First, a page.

The project summary details that the rental units are geared toward renters ages 40 to 65 and will not include affordable housing, as was previously thought by residents in the area. The amount of taxes brought in, by comparison, would be roughly $118,000 annually, not including the fees and construction costs that would be funneled into the city during construction. The state would collect an estimated $1.5 million in sales tax revenue for this project, as well as motor vehicle taxes and permanent jobs resulting from the commercial office space.
Joslyn wasn’t impressed. When divided by the city’s population, he noted that the net gain is just $1.47 per resident – an increase he does not believe validates the development.
Drake Patten, a Phenix Avenue resident and former Providence City Planning Commissioner, said she did not envy the commission, as the job before them is a difficult one. She understands that emotions are irrelevant to the discussion but said it was impossible for residents of the area not to feel protective of their space. When she left Providence for Cranston, and thereby invested in the city, she was confident that the rural character of her neighborhood would be protected.
“Together, I know we can do something remarkable and something so much better than what we see here tonight,” she said.
Former Councilman Aram Garabedian, a co-trustee of the Deb Bonis Sand and Gravel Company that owns the land, disagrees and said Cranston could do much worse. He is confident that the land will be developed one way or the other, and previous proposals included as much as 80,000 square feet of commercial space. He believes that misinformation is permeating public perception of the project, and casting the developers in an unfairly negative light.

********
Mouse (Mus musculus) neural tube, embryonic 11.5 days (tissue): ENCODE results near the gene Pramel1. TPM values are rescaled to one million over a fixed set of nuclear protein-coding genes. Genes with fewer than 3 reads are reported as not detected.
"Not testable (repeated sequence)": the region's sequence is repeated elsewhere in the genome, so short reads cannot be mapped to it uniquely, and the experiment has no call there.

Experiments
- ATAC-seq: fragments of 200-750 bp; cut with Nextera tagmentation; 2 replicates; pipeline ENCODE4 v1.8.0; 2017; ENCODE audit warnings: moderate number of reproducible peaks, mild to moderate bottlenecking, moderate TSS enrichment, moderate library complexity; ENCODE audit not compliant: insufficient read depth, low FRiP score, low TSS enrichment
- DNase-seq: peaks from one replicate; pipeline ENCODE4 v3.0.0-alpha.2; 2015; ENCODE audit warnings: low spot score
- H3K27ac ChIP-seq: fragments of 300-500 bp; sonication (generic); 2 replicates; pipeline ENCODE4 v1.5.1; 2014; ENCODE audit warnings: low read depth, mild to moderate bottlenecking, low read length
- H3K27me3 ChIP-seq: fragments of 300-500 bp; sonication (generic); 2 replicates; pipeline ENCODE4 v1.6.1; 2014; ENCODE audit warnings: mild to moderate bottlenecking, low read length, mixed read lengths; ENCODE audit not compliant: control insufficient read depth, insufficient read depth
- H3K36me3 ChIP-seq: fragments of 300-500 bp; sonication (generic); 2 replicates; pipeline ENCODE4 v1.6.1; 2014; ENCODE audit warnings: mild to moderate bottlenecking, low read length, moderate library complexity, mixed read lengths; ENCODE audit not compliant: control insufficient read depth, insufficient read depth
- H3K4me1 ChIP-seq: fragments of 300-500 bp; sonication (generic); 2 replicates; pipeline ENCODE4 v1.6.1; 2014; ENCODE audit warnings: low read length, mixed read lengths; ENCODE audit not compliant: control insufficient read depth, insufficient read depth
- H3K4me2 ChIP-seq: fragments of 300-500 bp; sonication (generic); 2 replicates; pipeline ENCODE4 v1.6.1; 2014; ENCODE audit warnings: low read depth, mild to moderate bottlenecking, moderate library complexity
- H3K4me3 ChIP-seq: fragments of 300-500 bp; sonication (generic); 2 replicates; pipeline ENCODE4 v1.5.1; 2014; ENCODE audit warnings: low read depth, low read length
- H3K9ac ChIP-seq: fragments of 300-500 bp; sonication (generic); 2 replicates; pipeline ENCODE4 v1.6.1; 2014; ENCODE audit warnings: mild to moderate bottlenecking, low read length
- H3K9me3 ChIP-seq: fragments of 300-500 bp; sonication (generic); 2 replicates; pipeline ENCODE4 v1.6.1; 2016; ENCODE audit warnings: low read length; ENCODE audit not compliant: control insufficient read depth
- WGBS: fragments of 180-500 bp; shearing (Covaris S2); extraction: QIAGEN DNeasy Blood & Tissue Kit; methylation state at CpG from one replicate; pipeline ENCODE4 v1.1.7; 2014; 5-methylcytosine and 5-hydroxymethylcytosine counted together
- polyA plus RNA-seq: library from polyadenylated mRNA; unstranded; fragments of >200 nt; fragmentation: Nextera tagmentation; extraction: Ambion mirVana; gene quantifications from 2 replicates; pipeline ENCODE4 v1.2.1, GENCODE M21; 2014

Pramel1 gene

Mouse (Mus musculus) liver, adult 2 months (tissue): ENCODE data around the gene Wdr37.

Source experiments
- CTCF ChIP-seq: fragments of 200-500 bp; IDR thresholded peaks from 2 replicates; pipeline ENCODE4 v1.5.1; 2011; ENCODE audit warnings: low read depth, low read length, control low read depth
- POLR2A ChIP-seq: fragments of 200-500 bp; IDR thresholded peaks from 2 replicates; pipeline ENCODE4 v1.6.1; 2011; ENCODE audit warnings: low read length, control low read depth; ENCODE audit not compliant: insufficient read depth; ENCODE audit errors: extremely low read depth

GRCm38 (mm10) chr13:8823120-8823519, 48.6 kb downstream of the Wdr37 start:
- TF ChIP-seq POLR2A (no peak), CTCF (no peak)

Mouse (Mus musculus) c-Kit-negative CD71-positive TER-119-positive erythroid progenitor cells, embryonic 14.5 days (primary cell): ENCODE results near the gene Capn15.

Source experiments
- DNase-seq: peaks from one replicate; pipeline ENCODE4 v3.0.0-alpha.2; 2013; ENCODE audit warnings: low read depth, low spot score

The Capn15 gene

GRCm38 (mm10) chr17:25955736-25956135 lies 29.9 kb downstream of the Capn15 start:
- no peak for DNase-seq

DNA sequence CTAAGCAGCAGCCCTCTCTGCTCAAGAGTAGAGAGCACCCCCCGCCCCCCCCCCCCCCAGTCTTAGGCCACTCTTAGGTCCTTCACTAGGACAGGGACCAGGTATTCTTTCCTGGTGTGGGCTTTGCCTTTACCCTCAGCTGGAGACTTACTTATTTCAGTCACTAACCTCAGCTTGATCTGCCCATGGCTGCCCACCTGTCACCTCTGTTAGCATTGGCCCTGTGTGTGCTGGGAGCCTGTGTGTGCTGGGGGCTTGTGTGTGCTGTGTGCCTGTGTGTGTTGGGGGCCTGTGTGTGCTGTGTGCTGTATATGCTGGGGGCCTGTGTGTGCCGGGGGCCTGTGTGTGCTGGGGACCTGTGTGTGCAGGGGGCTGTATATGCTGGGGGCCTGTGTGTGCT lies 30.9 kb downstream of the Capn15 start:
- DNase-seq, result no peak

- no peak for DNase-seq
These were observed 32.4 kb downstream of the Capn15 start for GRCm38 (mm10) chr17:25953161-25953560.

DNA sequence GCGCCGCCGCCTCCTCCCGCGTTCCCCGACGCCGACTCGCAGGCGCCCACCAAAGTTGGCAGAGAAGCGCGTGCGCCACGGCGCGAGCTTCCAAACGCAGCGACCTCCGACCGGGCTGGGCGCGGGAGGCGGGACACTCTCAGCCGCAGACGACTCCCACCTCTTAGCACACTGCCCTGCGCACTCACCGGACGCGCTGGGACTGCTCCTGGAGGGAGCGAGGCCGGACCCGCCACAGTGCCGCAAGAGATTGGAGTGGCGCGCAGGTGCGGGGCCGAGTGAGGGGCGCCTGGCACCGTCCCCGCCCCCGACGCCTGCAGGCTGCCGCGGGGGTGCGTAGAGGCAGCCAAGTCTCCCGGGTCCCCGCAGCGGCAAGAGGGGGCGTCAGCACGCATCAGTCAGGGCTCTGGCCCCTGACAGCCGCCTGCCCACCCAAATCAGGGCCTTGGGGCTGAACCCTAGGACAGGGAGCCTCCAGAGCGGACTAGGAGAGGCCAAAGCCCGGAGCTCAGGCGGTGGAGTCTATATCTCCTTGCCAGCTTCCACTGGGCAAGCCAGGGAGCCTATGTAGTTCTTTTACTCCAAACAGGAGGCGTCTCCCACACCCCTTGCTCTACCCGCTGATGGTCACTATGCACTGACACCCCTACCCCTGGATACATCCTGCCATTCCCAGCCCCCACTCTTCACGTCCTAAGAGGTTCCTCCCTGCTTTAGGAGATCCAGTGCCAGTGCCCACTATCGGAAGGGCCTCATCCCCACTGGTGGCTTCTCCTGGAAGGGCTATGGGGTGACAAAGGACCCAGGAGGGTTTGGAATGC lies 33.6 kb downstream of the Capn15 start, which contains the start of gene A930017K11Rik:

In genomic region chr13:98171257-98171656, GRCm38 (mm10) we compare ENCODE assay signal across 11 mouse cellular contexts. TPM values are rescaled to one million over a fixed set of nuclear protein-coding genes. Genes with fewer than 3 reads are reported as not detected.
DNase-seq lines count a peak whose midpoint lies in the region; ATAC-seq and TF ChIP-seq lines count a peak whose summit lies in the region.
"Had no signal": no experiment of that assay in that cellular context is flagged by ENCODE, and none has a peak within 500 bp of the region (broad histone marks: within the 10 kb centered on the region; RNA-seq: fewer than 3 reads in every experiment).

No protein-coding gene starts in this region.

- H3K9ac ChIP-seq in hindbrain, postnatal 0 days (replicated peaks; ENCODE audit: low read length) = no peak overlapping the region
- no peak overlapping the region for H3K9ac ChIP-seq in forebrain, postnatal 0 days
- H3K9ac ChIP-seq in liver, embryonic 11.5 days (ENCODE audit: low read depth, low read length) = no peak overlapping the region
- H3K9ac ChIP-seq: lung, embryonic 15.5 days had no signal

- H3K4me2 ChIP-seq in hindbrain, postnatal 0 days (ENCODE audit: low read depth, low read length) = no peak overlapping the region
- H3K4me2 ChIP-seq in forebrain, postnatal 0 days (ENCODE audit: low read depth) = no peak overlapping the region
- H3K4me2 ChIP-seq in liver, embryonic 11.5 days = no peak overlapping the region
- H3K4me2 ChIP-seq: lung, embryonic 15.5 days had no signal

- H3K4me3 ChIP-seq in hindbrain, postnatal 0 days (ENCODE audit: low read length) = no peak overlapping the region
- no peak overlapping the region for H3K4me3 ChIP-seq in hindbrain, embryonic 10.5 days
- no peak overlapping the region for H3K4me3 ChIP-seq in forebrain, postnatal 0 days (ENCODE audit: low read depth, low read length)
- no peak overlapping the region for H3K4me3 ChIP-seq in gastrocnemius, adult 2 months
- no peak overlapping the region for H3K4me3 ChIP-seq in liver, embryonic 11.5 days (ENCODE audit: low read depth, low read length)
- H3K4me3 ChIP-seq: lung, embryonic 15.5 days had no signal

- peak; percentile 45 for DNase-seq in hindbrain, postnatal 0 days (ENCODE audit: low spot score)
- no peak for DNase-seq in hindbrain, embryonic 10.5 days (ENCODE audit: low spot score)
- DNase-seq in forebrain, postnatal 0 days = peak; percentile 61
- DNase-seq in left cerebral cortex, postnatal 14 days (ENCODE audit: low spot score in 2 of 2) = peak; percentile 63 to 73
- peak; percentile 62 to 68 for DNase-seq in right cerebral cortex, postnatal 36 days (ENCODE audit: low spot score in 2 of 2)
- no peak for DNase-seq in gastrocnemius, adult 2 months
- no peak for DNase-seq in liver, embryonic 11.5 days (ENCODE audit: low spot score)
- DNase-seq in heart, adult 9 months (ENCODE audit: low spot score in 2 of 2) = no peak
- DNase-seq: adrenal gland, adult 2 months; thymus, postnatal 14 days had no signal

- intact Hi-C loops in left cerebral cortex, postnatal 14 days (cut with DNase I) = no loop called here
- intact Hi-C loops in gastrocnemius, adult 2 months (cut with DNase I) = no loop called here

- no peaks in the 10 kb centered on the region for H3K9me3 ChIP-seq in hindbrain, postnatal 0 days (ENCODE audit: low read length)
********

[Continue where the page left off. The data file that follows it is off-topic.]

“It’s fear that drives everyone. You’ve got to disprove it with facts and figures,” he said. “I feel the project has merit.”
Matthew Coppa was one of the residents to speak in favor of the project, and he agreed with Garabedian.
“If you as a commission take these misperceptions into account, you are doing a disservice,” he said. “There’s virtually nothing to dislike about the plan. I think we’re fortunate to have them willing to make this investment.”
By far, however, the biggest concern for residents is traffic.
“There is already a terrible traffic problem that needs to be addressed,” said David Nadeau. “If this proposal is passed, traffic can and will get worse.”
He said the development “will cause more traffic, congestion and chaos.”
By increasing the “storage length” of the turn lanes on either side of Phenix, the traffic engineers commissioned by TPG said that traffic would be mitigated enough to minimize the overall impact. The developer would also put a light at the entrance of the development, repaint the street lines and slightly widen the lanes during repainting. The traffic signals would be retimed to optimize response.
“Our proposed improvements will provide adequate capacity and we have developed a mitigation plan … that will result in the delays not increasing from increasing conditions. Some of the movements at these intersections will improve from our efforts,” said Robert Clinton, the transportation engineer with Vanasse Hanger Brustlin, Inc.
The audience scoffed at that explanation, and residents maintain that the traffic problems will only worsen if this development goes through. In speaking with constituents, House Majority Leader Rep. Nicholas Mattiello said it is clear how the majority of the area feels about the plan.
“I don’t think they want nothing, but I think they believe it’s too much,” he said. “I don’t think this is what was envisioned when they said this side of the city would be developed.”
If the proposal is approved by the Planning Commission next month, it will need to undergo a detailed plan review, a site plan review and then will go before another public meeting at the Cranston City Council. Finally, it will return to the Planning Commission for final approval.
“This is just the beginning of a very long process,” said Peter Lapolla, director of the city’s Planning Department.